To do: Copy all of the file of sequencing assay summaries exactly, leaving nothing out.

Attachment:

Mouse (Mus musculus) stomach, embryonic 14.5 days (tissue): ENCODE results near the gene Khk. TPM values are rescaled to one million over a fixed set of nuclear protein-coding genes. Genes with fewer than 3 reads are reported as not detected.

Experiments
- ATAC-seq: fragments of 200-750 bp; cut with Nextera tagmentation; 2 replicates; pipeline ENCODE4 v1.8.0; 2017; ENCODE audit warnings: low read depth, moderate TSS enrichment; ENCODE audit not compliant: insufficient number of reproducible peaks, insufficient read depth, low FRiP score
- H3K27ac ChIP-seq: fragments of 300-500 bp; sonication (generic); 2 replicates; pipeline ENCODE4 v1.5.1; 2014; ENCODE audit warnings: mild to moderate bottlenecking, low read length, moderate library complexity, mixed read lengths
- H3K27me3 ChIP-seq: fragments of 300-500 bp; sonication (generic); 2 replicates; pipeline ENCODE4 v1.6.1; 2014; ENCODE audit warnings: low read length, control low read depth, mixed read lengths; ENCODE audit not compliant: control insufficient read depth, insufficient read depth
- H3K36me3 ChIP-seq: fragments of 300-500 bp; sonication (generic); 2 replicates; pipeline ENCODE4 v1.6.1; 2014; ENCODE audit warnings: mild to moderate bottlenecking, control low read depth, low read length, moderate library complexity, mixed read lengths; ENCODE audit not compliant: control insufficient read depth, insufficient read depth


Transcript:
Mouse (Mus musculus) stomach, embryonic 14.5 days (tissue): ENCODE results near the gene Khk. TPM values are rescaled to one million over a fixed set of nuclear protein-coding genes. Genes with fewer than 3 reads are reported as not detected.

Experiments
- ATAC-seq: fragments of 200-750 bp; cut with Nextera tagmentation; 2 replicates; pipeline ENCODE4 v1.8.0; 2017; ENCODE audit warnings: low read depth, moderate TSS enrichment; ENCODE audit not compliant: insufficient number of reproducible peaks, insufficient read depth, low FRiP score
- H3K27ac ChIP-seq: fragments of 300-500 bp; sonication (generic); 2 replicates; pipeline ENCODE4 v1.5.1; 2014; ENCODE audit warnings: mild to moderate bottlenecking, low read length, moderate library complexity, mixed read lengths
- H3K27me3 ChIP-seq: fragments of 300-500 bp; sonication (generic); 2 replicates; pipeline ENCODE4 v1.6.1; 2014; ENCODE audit warnings: low read length, control low read depth, mixed read lengths; ENCODE audit not compliant: control insufficient read depth, insufficient read depth
- H3K36me3 ChIP-seq: fragments of 300-500 bp; sonication (generic); 2 replicates; pipeline ENCODE4 v1.6.1; 2014; ENCODE audit warnings: mild to moderate bottlenecking, control low read depth, low read length, moderate library complexity, mixed read lengths; ENCODE audit not compliant: control insufficient read depth, insufficient read depth